|Elevation||507 m (1,663 ft)|
|Altitude||490 m (1,610 ft)|
|Length||9,600 m (31,500 ft)|
|Average gradient||4.7 %|
|Maximum gradient||8 %|
The pass is particularly well known for its frequent inclusion in the Paris–Nice road cycling stage race, where it has often formed the final decisive stage of the race. From 1969 to 1995 the race finished with a time trial up the Col d'Èze, except in 1977 when landslides had blocked the road. The Col d'Èze is a 9 km climb, starting from Nice and climbing to 507 m altitude. It is named after the village of Èze, part of the municipality of Nice. Sean Kelly won the Col d'Èze time trial five times in his seven-year dominance.
In 1996, the finish was moved back to the Promenade des Anglais because of the low number of spectators on Col d'Eze and to take advantage of funding from the city of Nice. From 1998 to 2011, the final stage was a road race – usually on a hilly terrain with the climbs of the Col d'Èze and La Turbie - starting and ending in Nice. In recent years the race often returns to a final Col d'Eze time trial stage. Bradley Wiggins set a new climbing record in 2012 of 19' 12" on his way to overall victory.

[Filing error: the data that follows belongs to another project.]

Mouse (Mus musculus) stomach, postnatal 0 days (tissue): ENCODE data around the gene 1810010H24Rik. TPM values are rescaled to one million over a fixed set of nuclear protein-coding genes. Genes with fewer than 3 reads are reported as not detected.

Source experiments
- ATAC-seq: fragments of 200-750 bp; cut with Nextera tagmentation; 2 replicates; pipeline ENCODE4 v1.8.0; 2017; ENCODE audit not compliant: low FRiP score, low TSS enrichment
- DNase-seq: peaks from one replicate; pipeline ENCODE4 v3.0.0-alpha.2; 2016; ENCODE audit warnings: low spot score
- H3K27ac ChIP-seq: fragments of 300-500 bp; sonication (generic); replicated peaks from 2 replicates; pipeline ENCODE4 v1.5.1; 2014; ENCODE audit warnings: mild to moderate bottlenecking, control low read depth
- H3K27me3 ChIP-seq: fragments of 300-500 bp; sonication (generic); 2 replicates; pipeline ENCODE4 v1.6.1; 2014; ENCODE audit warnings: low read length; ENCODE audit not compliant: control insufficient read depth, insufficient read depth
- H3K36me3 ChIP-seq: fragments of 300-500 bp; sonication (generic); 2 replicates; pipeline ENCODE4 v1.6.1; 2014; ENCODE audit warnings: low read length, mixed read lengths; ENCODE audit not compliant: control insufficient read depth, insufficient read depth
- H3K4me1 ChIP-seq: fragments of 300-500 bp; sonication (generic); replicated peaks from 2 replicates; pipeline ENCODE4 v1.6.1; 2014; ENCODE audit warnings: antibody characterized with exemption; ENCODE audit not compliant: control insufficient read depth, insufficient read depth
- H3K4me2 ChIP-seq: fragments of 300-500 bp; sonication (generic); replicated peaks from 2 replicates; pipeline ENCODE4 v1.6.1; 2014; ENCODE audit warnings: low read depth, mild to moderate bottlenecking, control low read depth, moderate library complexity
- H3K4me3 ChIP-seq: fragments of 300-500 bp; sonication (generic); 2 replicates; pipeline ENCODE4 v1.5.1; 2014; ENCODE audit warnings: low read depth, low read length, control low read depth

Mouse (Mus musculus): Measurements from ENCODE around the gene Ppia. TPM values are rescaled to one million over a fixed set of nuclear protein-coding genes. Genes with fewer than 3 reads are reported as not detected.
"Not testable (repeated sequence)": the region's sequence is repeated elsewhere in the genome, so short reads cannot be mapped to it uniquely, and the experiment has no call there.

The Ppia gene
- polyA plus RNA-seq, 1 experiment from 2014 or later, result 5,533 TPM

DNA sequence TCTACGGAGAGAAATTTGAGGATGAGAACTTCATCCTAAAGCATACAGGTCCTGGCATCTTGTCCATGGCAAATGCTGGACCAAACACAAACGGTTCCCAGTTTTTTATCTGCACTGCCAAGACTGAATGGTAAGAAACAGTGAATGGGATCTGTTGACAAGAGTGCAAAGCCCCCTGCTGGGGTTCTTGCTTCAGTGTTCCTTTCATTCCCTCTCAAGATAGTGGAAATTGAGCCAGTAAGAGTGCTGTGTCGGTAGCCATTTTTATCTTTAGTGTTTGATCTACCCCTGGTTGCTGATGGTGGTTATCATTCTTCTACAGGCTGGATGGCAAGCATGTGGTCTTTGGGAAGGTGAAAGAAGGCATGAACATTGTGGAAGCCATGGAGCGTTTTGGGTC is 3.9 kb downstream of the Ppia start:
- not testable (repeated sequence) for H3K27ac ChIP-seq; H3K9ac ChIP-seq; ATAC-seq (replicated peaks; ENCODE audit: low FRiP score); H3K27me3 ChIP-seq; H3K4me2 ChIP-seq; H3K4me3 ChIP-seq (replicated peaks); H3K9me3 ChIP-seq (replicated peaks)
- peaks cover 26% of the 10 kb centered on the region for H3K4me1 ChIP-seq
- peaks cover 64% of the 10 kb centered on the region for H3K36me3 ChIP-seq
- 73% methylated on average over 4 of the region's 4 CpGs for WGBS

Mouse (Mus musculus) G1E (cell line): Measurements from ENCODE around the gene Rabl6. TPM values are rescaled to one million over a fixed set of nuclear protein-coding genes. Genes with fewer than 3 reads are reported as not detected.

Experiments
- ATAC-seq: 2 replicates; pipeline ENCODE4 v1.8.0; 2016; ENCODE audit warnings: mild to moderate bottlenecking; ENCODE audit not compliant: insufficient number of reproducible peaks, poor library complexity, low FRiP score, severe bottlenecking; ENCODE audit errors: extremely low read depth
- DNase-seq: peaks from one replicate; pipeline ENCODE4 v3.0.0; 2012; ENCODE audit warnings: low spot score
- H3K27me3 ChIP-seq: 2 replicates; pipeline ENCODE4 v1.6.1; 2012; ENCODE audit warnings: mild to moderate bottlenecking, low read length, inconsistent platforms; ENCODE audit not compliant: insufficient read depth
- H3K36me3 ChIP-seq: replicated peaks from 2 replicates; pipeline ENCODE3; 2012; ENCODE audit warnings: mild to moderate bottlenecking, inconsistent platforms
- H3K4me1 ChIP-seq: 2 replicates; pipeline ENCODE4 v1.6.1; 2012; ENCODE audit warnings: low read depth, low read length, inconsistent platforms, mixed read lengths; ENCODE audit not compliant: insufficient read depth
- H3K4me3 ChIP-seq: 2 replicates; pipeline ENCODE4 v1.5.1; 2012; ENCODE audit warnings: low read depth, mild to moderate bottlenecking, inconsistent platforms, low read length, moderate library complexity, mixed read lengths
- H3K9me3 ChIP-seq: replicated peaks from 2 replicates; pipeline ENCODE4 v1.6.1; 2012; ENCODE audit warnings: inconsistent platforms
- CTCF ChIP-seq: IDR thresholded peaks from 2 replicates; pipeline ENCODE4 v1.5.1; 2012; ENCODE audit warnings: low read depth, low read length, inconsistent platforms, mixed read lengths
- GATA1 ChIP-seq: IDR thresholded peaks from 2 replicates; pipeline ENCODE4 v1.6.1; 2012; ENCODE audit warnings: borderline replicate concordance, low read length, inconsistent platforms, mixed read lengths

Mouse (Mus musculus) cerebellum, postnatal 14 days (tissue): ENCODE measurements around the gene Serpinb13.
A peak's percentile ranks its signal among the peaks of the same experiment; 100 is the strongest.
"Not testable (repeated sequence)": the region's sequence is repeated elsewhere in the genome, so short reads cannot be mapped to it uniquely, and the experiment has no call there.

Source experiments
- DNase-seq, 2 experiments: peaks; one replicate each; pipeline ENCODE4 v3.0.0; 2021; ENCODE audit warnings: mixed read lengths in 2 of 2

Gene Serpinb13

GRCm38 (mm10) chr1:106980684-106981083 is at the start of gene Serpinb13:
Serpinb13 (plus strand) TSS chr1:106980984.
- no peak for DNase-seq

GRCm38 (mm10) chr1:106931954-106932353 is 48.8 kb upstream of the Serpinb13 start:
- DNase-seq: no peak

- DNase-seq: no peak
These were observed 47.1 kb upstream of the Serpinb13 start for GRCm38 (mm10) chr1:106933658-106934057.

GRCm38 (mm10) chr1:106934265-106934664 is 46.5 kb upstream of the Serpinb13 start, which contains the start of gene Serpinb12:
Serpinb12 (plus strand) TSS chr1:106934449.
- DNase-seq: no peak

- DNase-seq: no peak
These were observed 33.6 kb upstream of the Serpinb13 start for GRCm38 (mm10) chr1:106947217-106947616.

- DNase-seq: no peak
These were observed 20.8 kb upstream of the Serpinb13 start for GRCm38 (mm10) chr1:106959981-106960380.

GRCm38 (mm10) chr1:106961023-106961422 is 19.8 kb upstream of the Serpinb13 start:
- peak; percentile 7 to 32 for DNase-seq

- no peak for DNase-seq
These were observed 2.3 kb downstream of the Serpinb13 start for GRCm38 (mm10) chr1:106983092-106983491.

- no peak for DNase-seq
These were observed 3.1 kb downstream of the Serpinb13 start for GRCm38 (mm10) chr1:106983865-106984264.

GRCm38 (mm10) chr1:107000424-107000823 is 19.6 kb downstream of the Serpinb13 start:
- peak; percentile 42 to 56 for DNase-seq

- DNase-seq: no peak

- OpenStreetMap contributors. Col d'Eze (Map). OpenStreetMap. Retrieved 13 February 2016.
- "2015 Paris-Nice route announced". Cyclingnews.com. Immediate Media Company. 3 February 2015. Retrieved 13 February 2016.
- "Guide historique de Paris-Nice" (PDF). letour.fr (in French). Archived from the original (PDF) on 8 December 2015. Retrieved 3 December 2015.
- Galagher, Brendan. "Paris-Nice 2012: Bradley Wiggins beats Lieuwe Westra in time trial to win race for the first time". telegraph.co.uk. Telegraph Media Group. Retrieved 9 December 2015.
|This Alpes-Maritimes geographical article is a stub. You can help Wikipedia by expanding it.|